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Bernie Sanders goes for the campaign kill

His campaign events in Massachusetts show disrespect for Elizabeth Warren.

A Bernie Sanders win in Massachusetts would come at the cost of Elizabeth Warren's political dignity. He spoke on Boston Common on Saturday.Craig F. Walker/Globe Staff

Let’s call Bernie Sanders latest campaign move exactly what it is:

Shabby, Bernie, shabby.

As he pursues the nomination of a party he hasn’t even deigned to join over the long term, Sanders is coming to Elizabeth Warren’s home state for two pre-Super Tuesday stops — Springfield on Friday, Boston on Saturday — in the hope of dealing her a campaign-ending defeat. He’ll be in Minnesota on Monday, with the same goal regarding Amy Klobuchar.

Warren’s campaign is already facing tough times, while Sanders is ascendent among the progressive voters the two are vying for. Leading in both California and Texas, he is expected to rack up some big victories on Super Tuesday, while Warren will likely be left to try to put a shine on more discouraging results.


But that’s just another reason why his raid behind her political lines is an affront to his Senate colleague, supposed friend, and left-wing ally. Any advantage he gains would come at the cost of her dignity.

After all, it’s not just that a loss in her home state would likely mark the end of Warren’s presidential hopes. It would also visit a major humiliation upon her in the process.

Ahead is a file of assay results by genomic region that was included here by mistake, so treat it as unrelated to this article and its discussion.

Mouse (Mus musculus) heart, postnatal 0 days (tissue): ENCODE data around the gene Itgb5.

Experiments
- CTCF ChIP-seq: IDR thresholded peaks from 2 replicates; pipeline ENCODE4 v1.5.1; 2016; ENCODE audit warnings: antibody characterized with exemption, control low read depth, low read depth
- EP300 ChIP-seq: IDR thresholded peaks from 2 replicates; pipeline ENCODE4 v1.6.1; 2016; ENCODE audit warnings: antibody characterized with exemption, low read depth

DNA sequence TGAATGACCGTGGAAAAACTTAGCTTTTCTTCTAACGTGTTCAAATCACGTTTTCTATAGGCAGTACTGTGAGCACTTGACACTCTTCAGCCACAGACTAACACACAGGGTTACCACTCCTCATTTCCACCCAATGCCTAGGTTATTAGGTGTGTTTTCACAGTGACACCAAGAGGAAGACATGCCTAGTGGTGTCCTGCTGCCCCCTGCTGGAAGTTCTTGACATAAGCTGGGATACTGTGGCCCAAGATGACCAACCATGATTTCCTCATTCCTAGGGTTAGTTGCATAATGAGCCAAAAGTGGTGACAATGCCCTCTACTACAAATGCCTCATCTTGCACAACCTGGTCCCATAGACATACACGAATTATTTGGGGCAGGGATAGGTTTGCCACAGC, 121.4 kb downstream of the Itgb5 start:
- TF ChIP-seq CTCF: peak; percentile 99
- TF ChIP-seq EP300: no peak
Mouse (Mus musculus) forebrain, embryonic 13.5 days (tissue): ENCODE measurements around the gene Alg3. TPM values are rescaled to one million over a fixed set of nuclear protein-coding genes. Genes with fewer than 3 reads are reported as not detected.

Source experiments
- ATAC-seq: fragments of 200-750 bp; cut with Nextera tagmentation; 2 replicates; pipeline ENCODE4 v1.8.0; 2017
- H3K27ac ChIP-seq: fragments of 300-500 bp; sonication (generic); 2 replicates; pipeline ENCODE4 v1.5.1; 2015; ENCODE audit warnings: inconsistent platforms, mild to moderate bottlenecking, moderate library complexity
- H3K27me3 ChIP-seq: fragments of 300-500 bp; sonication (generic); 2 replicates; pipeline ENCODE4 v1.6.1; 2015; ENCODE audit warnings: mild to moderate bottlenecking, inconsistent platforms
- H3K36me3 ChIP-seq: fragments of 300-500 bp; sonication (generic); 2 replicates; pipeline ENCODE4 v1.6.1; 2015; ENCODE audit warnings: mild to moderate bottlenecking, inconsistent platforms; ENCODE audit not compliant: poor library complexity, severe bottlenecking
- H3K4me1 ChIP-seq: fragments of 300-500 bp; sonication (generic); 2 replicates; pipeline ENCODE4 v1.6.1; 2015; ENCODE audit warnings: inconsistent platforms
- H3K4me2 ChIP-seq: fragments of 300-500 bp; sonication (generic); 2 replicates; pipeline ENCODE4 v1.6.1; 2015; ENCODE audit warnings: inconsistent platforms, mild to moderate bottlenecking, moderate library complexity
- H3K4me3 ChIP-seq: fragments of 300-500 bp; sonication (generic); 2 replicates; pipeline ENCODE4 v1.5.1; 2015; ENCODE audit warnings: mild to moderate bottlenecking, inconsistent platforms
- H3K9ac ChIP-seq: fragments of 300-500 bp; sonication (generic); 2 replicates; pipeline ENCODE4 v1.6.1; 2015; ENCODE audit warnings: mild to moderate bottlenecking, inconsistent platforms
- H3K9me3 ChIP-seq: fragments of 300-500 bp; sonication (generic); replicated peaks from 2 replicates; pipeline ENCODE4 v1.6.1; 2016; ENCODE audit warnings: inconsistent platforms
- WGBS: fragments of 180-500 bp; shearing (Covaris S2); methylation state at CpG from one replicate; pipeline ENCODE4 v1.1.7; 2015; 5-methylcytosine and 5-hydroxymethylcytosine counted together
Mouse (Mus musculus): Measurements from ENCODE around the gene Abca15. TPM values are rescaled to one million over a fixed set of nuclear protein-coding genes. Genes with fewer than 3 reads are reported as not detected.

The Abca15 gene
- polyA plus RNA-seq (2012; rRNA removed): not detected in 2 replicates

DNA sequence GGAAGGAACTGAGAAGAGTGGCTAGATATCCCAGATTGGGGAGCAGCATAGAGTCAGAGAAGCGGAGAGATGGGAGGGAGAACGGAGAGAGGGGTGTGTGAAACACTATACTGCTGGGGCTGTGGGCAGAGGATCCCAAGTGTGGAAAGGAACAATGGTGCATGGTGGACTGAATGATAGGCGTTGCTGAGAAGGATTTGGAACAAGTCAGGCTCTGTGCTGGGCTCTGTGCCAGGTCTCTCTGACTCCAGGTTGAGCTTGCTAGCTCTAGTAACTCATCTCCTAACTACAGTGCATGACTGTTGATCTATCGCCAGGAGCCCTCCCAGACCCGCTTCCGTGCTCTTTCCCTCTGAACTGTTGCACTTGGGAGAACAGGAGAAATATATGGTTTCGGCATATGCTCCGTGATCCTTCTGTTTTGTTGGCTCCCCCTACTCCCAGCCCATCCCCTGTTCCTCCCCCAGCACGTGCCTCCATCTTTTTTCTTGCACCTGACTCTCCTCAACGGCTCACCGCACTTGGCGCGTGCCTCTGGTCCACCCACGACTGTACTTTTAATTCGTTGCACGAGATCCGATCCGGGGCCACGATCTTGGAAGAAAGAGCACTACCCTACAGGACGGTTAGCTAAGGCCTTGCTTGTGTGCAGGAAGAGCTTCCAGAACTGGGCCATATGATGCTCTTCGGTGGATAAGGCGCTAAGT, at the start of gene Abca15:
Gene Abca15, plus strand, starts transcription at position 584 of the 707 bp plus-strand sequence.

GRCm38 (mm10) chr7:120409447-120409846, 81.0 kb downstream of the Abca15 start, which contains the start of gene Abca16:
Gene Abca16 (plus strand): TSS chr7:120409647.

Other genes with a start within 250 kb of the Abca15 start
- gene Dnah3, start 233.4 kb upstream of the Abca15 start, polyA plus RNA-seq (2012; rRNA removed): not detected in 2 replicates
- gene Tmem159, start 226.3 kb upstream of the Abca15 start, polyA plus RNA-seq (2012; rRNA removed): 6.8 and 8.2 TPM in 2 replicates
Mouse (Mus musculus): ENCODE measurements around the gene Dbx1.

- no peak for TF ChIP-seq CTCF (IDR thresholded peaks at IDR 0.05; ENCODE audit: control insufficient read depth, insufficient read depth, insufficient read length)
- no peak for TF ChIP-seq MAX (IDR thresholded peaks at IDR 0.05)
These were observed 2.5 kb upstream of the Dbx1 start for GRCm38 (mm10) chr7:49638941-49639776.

Sanders, however, is perfectly willing to do that to a fellow progressive senator, one who has been so gentle in her campaign criticism of him that their left-lane rivalry has barely risen to the level of a political pillow fight. That despite the endless targets of opportunity his record presents.

“It is very disrespectful and disappointing that after so many years of collaboration, he would come in to try to embarrass Elizabeth in her own state,” says Phil Johnston, former chairman of the state Democratic Party and a Warren supporter.

It’s also revealing.

Now, as everyone knows, politics ain’t beanbag. And there certainly could be opportunity in audacity for Sanders. One poll now has him ahead of Warren in Massachusetts, while another shows the race a virtual tie.


But there’s also a very real risk of overreach — and of a backlash. If she plays it skillfully, Warren can rally her state to her side. Her surrogates, meanwhile, have an opportunity to shine an illuminating light on Sanders.

After all, there is something exceedingly off-putting about unbridled ambition.

Scot Lehigh is a Globe columnist. He can be reached at Follow him @GlobeScotLehigh.